Obliviots: Featured Weekly in True

“Obliviot” is a shorthand term for the sort of person who tends to be featured in This is True. Some ask what it means(!), and others wonder where it came from. This page has the answers.

First, the Definition

Maybe I’m an Obliviot: I figured that the meaning of the word was patently obvious, but a surprising number of people ask what it means. Hence this page.

Obliviot is a portmanteau (French: a word formed by merging the sounds and meanings of two different words) combining oblivious (lacking conscious awareness) and idiot (a person who is considered foolish or stupid).

(All of those definitions are from The American Heritage dictionary.)

So, rather than just foolish or stupid, obliviots are typically completely unaware of their idiocy.

Need some examples? Read nearly any story in True’s archive!

And really, now: don’t you just know ’em when you see ’em pretty much every time you’re out in public?!

But There’s Much More To It

Not everyone who acts stupidly is “stupid” in the sense that they have a low I.Q. No, “we’re all stupid sometimes,” as I’ve said for many years. We all do stupid things, even things that are “stupid enough” to get us into the news (or even jail) and deeply regret later.

Thus, just about everyone is an obliviot “sometimes” — in driving, in our work endeavors, with our spouse, whatever. Can you honestly say you’ve never been one?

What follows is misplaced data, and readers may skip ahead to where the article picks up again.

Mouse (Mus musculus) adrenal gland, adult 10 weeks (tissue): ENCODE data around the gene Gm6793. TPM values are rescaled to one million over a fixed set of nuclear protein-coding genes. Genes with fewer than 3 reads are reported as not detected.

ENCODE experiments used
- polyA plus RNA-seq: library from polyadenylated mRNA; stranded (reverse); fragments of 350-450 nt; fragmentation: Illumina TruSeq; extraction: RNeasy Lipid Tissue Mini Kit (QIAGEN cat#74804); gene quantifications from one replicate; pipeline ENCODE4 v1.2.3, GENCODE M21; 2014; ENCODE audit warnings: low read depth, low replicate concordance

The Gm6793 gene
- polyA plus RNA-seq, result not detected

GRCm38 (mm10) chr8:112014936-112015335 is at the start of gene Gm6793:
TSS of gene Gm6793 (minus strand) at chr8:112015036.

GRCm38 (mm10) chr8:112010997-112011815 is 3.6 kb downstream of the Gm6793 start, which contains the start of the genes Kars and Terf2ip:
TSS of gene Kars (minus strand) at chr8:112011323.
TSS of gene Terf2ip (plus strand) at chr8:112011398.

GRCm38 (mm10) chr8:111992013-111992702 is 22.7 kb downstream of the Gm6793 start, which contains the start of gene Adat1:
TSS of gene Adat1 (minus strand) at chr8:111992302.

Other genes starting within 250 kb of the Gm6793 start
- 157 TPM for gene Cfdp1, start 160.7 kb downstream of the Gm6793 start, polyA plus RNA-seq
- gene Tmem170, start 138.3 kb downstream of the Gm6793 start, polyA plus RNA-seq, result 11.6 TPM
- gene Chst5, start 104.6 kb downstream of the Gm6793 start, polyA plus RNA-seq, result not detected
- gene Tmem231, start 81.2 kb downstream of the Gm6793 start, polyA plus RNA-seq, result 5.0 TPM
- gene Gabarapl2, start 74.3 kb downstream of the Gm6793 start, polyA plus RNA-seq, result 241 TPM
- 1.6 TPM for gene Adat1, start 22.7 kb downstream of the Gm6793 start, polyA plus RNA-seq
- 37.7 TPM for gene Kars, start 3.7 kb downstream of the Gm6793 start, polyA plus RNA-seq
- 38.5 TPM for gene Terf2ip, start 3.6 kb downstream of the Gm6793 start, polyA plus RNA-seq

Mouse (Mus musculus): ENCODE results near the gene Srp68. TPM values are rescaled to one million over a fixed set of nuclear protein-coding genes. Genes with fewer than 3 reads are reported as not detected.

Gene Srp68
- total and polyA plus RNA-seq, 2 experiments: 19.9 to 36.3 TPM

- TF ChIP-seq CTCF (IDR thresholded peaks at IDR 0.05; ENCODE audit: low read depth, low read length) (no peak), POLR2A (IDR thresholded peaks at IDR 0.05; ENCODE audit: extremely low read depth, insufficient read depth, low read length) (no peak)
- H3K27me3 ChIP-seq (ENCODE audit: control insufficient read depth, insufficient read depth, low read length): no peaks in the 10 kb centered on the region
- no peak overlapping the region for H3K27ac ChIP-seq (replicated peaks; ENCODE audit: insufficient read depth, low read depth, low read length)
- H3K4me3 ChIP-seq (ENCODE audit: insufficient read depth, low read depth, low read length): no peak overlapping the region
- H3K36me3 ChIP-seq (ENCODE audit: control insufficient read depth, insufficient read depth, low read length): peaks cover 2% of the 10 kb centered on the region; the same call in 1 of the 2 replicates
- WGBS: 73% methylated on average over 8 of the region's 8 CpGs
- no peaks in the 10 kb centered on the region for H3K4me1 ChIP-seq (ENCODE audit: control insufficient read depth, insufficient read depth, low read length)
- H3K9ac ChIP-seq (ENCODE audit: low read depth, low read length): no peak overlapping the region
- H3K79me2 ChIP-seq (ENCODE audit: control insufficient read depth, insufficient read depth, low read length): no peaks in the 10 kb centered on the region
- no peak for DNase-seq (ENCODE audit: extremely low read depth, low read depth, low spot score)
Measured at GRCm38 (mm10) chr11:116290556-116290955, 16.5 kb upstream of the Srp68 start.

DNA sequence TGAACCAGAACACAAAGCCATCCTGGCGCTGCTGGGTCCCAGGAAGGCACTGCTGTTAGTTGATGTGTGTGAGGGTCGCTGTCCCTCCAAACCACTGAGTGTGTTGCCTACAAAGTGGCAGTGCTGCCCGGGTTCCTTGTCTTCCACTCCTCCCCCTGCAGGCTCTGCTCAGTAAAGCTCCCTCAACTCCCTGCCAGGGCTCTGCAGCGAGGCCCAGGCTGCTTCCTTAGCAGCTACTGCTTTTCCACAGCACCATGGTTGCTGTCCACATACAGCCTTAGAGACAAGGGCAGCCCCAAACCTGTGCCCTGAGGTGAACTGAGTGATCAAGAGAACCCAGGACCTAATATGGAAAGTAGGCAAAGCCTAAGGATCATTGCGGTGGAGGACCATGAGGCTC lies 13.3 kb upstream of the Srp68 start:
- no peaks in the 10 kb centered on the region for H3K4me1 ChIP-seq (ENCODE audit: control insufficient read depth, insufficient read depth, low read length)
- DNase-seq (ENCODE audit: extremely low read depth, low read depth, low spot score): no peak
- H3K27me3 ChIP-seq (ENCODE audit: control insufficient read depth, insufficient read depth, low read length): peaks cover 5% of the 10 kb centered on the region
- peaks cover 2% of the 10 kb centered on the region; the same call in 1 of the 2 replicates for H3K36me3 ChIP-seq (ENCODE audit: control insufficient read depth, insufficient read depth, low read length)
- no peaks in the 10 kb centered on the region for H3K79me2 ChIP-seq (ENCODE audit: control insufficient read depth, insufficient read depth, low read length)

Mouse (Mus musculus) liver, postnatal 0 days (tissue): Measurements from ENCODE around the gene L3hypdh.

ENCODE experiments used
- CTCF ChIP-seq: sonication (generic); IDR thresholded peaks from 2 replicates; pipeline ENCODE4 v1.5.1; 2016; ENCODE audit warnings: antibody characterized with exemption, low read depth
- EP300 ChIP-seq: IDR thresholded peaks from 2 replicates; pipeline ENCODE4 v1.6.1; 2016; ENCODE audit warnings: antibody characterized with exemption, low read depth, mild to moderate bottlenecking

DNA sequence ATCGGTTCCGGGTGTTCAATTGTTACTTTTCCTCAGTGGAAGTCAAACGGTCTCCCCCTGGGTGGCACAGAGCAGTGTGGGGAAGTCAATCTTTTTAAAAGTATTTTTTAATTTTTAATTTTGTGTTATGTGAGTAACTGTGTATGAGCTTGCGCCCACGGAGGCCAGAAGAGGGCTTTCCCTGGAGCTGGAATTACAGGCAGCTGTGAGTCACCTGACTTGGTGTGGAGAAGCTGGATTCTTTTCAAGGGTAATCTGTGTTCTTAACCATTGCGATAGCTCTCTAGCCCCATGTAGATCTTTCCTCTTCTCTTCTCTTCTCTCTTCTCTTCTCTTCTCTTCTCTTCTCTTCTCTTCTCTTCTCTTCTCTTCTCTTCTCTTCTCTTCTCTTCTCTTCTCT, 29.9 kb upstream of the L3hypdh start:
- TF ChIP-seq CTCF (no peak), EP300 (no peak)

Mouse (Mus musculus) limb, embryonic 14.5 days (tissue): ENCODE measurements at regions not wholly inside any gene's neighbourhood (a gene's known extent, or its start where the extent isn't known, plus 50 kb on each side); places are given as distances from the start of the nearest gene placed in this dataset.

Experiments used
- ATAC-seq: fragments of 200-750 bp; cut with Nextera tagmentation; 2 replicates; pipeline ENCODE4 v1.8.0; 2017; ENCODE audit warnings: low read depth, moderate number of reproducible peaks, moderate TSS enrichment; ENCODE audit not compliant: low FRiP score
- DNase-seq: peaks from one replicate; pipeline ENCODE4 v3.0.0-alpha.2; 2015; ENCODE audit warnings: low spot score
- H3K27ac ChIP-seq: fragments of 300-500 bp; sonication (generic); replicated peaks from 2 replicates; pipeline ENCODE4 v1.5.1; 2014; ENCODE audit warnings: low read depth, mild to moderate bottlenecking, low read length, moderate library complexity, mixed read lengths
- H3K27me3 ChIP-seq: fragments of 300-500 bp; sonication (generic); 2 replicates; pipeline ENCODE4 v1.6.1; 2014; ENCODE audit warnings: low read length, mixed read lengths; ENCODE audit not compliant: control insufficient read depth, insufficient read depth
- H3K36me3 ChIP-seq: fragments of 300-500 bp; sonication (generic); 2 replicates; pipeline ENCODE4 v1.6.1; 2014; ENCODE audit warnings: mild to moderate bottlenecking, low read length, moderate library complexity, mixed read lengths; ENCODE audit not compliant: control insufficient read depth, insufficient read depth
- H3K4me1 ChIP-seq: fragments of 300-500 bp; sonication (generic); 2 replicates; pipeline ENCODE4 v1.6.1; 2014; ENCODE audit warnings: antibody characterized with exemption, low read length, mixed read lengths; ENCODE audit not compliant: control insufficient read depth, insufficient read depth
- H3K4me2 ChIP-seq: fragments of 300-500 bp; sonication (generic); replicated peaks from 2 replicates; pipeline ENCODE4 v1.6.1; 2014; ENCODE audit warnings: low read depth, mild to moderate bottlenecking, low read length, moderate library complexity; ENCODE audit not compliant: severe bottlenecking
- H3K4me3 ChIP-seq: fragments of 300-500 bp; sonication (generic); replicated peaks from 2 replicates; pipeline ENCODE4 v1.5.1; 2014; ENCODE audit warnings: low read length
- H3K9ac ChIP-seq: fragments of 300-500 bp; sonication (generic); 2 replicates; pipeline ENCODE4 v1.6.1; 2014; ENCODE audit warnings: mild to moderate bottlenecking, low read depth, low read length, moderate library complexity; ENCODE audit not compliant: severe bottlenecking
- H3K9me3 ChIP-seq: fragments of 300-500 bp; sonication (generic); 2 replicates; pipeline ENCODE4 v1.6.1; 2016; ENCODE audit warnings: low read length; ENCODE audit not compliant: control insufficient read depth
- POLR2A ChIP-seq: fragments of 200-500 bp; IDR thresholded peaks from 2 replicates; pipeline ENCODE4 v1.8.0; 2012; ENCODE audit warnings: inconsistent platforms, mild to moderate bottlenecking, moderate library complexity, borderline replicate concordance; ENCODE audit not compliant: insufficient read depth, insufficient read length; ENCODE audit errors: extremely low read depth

And because there’s “more to it,” well, that’s why we need a new word for it.

New Examples Weekly

This is True’s stories, week after week, are not about “stupid people,” but rather they’re about us all — the human condition. They’re a reminder that we can do better, and (as readers often say after reading a particularly egregious example) a reminder that we’re definitely not “as stupid” as we could be!

And they’re a great way for your children or grandchildren to learn just how easy it is to get into trouble by not thinking with real-world examples of those who didn’t. It’s a great way to promote them to think more.

That’s why I bill True as “Thought-Provoking Entertainment”. To get the free weekly newsletter click here to open a subscribe form.

Origin

Obliviot entered the True lexicon in March 2009, when I was grasping for a “new word” to describe the sorts of people who are featured in the column each week. Premium subscriber Anne in Washington state suggested it.

“Thought you might enjoy a word my husband and I came up with for one of the worst types of idiot,” she wrote, “the oblivious idiot, a creature completely unaware of its own idiocy. There are quite a few idiots who have some faint, glimmering knowledge of their own idiocy, but there are always the ones who have no idea. Hence the term, obliviot. (If you like it, ‘steal’ away!)”

I certainly did: it’s perfect. And used frequently in True since. Thanks, Anne!

Again, to get the free weekly newsletter click here to open a subscribe form.